Elite Performance Physio Manchester


Neck tension and singing

We have all experienced neck pain or stiffness from time to time, but what can this do to our voice? Generally neck pain or stiffness will make it difficult to move our neck due to restriction in movement due to stiffness or pain causing apprehension and restriction. The most common areas that people will describe pain or stiffness would be in the back of the neck either directly below the skull in the sub-occipital area or between the neck and shoulder in the upper traps. But how can this affect my voice?

The voice box or larynx is supported by 2 groups of muscles know as the infrahyoids and suprahyoids.


These group of muscles attach onto the hyoid bone (a floating bone structure above the larynx), this is connected to the larynx via the Thyrohyoid membrane and ligaments.


The muscles in the posterior part of the neck such as the sub occipital group or the upper traps are responsible for head positioning and movement of the neck. If there is any physical restriction to these muscles which may result in restricted movement it will affect our ability to position our head. if for example we are feeling pain in the area of the sub occipitals it can be difficult to bring the head into a neutral position (looking straight ahead). This means that our chin will be pointing down either slightly or a lot. If for example this position is adopted while singing the supra and infra hyoids will be but into a shorter position which will affect how they are able to control the movement of the larynx. This may result in you having to work harder to control the, sound and complete phrases. If we start to use muscles in a way that fatigues them more quickly on a consistent basis, this can start to create continuous or underlying tension in the muscles of the voice. This can lead to increased muscle tension, which may cause changes to the voice or dysphonia.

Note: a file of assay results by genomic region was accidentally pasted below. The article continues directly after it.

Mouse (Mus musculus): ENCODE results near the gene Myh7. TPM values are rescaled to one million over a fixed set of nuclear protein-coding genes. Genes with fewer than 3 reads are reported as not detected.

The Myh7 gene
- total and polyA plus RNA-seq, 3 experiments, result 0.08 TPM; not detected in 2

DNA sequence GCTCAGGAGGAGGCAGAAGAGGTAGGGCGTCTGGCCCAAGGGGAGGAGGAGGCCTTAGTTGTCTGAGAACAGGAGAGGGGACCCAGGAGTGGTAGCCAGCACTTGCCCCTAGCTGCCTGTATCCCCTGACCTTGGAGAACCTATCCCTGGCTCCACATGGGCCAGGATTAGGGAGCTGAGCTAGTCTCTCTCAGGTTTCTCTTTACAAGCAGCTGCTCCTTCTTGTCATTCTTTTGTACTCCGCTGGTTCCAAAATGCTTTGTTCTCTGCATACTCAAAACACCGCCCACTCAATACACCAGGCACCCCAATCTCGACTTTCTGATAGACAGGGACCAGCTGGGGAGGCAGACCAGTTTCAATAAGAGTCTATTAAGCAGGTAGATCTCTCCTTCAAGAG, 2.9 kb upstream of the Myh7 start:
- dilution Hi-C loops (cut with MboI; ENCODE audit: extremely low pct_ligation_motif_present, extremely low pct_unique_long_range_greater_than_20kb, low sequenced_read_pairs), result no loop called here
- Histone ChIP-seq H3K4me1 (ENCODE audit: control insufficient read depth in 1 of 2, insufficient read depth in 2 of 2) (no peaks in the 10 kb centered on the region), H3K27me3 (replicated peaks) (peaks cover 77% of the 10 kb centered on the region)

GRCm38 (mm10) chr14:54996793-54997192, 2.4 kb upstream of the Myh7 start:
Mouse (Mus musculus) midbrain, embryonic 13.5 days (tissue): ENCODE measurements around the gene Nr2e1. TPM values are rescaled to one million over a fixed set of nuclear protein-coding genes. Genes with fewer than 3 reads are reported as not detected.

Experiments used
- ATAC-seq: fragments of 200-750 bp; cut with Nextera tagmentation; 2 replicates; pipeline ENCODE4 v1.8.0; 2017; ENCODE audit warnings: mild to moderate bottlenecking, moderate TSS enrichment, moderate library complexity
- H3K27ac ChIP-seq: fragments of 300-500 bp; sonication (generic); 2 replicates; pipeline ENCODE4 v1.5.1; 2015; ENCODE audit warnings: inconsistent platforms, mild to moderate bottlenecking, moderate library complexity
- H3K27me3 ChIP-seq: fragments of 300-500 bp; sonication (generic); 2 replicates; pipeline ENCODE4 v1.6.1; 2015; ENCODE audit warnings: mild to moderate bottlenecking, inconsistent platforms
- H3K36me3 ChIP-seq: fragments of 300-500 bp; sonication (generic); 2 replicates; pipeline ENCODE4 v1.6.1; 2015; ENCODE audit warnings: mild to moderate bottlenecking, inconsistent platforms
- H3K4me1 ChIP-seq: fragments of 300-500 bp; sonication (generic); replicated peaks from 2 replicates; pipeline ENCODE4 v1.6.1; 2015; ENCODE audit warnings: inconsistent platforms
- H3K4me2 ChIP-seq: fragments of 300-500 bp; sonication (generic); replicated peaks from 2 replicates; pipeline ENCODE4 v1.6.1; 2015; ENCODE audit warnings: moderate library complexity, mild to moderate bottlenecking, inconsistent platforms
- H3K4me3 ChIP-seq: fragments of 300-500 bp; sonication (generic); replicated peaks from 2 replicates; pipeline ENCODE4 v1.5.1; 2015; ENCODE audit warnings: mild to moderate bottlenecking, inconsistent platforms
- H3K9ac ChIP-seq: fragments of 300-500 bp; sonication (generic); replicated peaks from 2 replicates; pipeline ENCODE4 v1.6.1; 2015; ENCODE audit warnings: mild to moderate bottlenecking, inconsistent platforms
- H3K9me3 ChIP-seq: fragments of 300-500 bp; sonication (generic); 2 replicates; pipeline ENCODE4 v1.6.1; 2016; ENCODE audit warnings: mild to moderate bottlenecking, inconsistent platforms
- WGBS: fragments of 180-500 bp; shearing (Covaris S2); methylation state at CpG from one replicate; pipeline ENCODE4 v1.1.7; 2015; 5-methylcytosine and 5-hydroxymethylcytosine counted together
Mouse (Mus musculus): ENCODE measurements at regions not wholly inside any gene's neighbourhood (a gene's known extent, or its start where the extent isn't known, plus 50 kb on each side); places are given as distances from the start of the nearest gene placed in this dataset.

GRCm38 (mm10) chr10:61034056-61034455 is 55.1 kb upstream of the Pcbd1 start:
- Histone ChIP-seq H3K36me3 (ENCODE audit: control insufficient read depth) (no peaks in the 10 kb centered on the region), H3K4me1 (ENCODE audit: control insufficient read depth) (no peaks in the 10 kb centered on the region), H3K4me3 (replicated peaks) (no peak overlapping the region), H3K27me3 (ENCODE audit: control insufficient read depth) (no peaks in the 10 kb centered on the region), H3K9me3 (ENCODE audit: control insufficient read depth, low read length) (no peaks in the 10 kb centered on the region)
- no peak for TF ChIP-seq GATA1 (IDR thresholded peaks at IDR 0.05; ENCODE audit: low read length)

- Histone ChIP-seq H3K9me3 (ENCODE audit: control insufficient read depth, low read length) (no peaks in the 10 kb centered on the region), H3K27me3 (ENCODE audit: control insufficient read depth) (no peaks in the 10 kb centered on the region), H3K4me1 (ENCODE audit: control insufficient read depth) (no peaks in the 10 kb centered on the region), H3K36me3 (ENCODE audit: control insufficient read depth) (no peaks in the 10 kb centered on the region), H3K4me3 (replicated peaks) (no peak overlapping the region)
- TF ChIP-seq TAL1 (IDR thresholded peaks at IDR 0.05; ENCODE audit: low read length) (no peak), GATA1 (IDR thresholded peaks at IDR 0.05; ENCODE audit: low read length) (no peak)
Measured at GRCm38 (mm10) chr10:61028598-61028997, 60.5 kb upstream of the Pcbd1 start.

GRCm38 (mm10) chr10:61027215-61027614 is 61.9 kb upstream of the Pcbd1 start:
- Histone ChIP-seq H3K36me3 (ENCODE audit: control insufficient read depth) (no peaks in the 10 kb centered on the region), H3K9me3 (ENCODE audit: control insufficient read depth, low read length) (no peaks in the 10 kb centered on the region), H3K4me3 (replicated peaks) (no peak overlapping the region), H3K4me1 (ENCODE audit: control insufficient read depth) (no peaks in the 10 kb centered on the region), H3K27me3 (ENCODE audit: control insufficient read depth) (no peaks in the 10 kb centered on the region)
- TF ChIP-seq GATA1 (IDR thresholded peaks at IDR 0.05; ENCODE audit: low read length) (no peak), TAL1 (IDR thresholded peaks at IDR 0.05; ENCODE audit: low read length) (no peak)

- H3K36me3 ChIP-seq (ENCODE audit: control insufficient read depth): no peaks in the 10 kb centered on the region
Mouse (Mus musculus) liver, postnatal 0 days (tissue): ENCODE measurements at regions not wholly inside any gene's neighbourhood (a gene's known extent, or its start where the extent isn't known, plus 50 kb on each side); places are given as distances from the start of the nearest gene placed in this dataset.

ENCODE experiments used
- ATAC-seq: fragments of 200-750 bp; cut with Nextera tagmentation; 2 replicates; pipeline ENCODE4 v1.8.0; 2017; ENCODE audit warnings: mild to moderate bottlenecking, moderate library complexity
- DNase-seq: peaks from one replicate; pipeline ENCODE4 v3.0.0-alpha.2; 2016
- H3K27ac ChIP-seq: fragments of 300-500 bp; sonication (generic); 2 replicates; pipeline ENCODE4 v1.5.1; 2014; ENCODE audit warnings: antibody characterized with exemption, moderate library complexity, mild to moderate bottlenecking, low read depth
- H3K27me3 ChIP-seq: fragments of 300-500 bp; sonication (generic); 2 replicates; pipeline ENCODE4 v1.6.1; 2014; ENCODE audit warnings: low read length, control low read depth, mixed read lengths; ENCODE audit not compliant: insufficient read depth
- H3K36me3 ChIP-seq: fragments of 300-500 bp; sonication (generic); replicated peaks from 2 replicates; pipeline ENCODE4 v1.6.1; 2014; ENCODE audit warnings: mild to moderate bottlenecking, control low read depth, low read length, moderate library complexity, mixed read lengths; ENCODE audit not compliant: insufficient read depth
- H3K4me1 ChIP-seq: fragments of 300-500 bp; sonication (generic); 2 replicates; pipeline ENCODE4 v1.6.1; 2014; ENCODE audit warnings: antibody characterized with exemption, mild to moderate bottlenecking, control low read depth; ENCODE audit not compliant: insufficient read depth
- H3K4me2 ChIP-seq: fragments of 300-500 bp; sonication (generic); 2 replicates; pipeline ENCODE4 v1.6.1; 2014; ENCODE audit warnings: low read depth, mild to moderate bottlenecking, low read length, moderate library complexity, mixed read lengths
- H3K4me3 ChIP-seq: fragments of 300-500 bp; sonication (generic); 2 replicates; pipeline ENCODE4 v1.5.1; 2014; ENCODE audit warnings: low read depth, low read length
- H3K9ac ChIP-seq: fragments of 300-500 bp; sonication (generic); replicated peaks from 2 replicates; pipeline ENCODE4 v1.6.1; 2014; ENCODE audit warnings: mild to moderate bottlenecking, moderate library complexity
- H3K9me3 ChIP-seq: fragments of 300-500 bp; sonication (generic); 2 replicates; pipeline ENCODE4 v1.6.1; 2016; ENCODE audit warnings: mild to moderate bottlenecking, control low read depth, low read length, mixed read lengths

For anyone who uses their voice a lot through the day whether it is singing, or speaking for the likes of teachers, barristers, sales people it is really important to think of reducing neck tension to allow an effective posture to be used when vocalising, take a look at this videos to mobilise and stretch you neck and help achieve an effective and efficient singing or speaking posture.